National Review Writer: Hang Women Who Have Abortions! Hang Their Doctors! Hang the Attending Nurses!

The Mackinac Center is the country's "largest state-based free market think tank," and thus peddles plenty of influence. So it's certainly disconcerting when one of its sponsored speakers says women who have abortions should be hanged...as should their doctors.

So this morning on Twitter, this happened; National Review writer Kevin D. Williamson made the real “pro-life” agenda very, very clear, expressing his opinion that women who have abortions should be put to death — by hanging. And not just the women; he says the doctor who performs the abortion, the nurses who assist, and the hospital staff who enable it should also be executed.

The name was familiar for some reason, and then I remembered why. In late August and early September, Williamson spoke at an event sponsored by the Mackinac Center. They like him enough there that they had his book, which well, let's cut to the review.

“They got the guns/but we got the numbers,” sang Jim Morrison of The Doors, and Williamson echoes the sentiment. The “awesome” of the book’s title is the 300-million-strong U.S. population that might, in part, tire of ever-growing Leviathan enough to say … well … “Enough.” He ponders what would happen if, say, one-tenth of the U.S. population refused to pay their taxes, or performed any other coordinated act of community civil disobedience. The time is approaching he says, when the End in which we find ourselves might justify such extraordinary means.

I used to quote The Doors myself, but then I hit 20 and discovered The Beatles. But, you know, it kind of fits since Ayn Rand is the type of literature that engages at the same basic level as "Animal Farm." If it's still blowing your mind once you graduate high school, the problem may be that you already peaked. But whatever ... The End of Civilization: Let's make this bad bitch happen by Going Galt!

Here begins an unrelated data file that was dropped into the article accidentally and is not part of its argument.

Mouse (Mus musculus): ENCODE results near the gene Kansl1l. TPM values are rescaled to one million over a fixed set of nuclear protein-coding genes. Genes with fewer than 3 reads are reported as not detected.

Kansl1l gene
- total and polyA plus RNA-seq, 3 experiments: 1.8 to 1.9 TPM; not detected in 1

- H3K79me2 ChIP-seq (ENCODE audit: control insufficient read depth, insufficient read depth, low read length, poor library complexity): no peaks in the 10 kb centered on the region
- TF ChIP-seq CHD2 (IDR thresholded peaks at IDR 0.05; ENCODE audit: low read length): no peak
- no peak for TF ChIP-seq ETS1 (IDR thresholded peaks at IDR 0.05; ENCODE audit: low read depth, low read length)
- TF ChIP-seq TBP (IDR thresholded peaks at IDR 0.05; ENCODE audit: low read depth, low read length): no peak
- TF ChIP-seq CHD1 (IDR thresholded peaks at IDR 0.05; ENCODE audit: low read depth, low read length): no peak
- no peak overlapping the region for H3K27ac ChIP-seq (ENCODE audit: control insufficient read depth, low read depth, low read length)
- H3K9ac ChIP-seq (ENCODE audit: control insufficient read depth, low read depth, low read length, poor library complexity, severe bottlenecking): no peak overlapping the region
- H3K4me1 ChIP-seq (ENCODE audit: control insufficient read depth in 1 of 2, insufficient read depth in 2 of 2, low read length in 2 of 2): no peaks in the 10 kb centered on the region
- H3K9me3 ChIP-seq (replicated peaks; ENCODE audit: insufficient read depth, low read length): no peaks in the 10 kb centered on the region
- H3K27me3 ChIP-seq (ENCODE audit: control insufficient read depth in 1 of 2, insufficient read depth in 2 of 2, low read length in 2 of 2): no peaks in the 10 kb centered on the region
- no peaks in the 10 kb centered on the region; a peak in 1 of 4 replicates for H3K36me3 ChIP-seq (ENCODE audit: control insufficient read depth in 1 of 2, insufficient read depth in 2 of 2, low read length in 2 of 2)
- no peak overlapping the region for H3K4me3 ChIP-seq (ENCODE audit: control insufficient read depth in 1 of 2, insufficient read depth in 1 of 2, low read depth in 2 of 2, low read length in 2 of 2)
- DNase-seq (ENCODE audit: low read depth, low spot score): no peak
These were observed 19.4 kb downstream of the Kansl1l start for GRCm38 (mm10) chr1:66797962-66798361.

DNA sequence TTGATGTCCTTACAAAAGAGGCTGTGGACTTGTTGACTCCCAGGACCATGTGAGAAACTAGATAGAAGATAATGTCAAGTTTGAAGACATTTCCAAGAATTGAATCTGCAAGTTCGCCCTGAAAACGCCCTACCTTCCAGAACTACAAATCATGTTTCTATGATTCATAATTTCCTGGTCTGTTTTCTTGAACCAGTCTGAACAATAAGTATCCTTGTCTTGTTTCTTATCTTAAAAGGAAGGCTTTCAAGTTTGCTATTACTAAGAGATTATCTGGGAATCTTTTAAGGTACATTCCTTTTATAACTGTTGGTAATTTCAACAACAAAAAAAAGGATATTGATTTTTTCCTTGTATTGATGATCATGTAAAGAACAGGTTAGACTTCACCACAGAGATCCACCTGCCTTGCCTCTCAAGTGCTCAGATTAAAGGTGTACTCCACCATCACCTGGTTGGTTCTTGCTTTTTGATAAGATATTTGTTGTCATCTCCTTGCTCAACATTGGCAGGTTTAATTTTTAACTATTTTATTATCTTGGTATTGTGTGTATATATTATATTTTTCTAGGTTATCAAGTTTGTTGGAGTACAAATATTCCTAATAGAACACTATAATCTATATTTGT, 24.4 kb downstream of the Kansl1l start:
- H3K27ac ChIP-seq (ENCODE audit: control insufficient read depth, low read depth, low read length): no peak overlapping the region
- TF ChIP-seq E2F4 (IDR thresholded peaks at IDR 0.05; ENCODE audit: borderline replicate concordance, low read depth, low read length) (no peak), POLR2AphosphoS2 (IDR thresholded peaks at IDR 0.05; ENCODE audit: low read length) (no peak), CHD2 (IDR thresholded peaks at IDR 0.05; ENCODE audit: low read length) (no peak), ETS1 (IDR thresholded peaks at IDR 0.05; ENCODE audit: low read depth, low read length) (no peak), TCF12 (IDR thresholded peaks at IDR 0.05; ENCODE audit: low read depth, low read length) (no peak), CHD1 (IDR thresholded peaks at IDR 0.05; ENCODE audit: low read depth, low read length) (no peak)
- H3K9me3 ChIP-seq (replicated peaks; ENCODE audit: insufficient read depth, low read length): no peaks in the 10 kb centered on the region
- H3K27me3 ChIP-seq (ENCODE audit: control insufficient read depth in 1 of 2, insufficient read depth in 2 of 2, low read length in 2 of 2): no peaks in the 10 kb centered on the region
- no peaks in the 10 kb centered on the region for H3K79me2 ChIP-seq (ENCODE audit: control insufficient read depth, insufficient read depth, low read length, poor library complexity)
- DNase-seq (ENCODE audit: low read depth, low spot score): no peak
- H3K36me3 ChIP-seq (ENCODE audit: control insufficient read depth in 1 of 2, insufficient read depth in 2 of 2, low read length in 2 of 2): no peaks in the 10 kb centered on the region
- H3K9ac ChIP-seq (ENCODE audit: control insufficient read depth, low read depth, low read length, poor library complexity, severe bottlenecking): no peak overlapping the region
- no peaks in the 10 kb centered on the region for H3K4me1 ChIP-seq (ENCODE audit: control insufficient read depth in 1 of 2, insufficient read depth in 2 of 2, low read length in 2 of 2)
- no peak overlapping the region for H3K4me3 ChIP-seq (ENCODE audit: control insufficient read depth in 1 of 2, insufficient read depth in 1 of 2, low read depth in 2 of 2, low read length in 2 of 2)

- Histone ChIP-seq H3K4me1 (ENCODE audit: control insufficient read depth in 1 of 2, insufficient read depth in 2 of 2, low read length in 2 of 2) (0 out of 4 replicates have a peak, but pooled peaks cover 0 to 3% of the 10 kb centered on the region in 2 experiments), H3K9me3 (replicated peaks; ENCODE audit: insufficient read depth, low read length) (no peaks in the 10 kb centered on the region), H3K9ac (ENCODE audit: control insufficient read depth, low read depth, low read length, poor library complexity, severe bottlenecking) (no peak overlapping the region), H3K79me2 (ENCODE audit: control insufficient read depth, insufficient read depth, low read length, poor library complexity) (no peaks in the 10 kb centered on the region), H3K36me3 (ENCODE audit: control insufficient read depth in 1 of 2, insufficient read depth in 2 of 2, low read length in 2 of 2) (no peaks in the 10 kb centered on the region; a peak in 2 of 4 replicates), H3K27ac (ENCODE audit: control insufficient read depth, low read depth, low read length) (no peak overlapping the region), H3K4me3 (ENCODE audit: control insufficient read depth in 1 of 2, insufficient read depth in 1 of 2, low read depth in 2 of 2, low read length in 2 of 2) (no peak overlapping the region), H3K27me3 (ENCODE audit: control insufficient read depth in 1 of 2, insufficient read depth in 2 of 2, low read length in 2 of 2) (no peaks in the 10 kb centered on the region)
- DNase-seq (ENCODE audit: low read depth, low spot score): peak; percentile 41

It's a fair point to say that his twisted, extremist views on abortion and the Mackinac Center's embrace of his vision of America collapsing under the weight of 10 percent of Americans refusing to follow the law are not connected or reflective of Mackinac Center positions. It's not fair to say that an investment of money doesn't reflect an investment in someone who takes care to make his arguments in the same way that if the Freep allowed Lord Monckton to pollute its web space that it doesn't negatively reflect on the Freep. Your standards are who you are.

Roll tape.

Ruth Bader Ginsburg, having decided for some inexplicable reason to do a long interview with a fashion magazine (maybe it is her celebrated collection of lace collars), reaffirmed the most important things we know about her: her partisanship, her elevation of politics over law, and her desire to see as many poor children killed as is feasibly possible.

Speaking about such modest restrictions on abortion as have been enacted over the past several years, Justice Ginsburg lamented that “the impact of all these restrictions is on poor women.” Then she added: “It makes no sense as a national policy to promote birth only among poor people.”


Is it true? He linked to the original. Let's see it in full context.

The impact of all these restrictions is on poor women, because women who have means, if their state doesn’t provide access, another state does. I think that the country will wake up and see that it can never go back to [abortions just] for women who can afford to travel to a neighboring state…

When people realize that poor women are being disproportionately affected, that’s when everyone will wake up? That seems very optimistic to me.

Yes, I think so…. It makes no sense as a national policy to promote birth only among poor people.

The first paragraph is the tail end of an answer, the stuff in bold is the next question, and the last bit — the only bit Williamson quoted — was her full answer to it. As you can pretty obviously see, she's not talking about killing poor people. She's talking about how economic inequality means unequal access to health care options. Women of means who want abortions can get them — the "modest" restrictions enacted the last few years nothwithstanding — while poor women are forced to have babies. Williamsons' accusation that Ruth Bader Ginsberg wants to murder poor children? Sloppy, irresponsible, inflammatory writing. Just in case you thought this was a singular error in reading comprehension and judgement, there's more.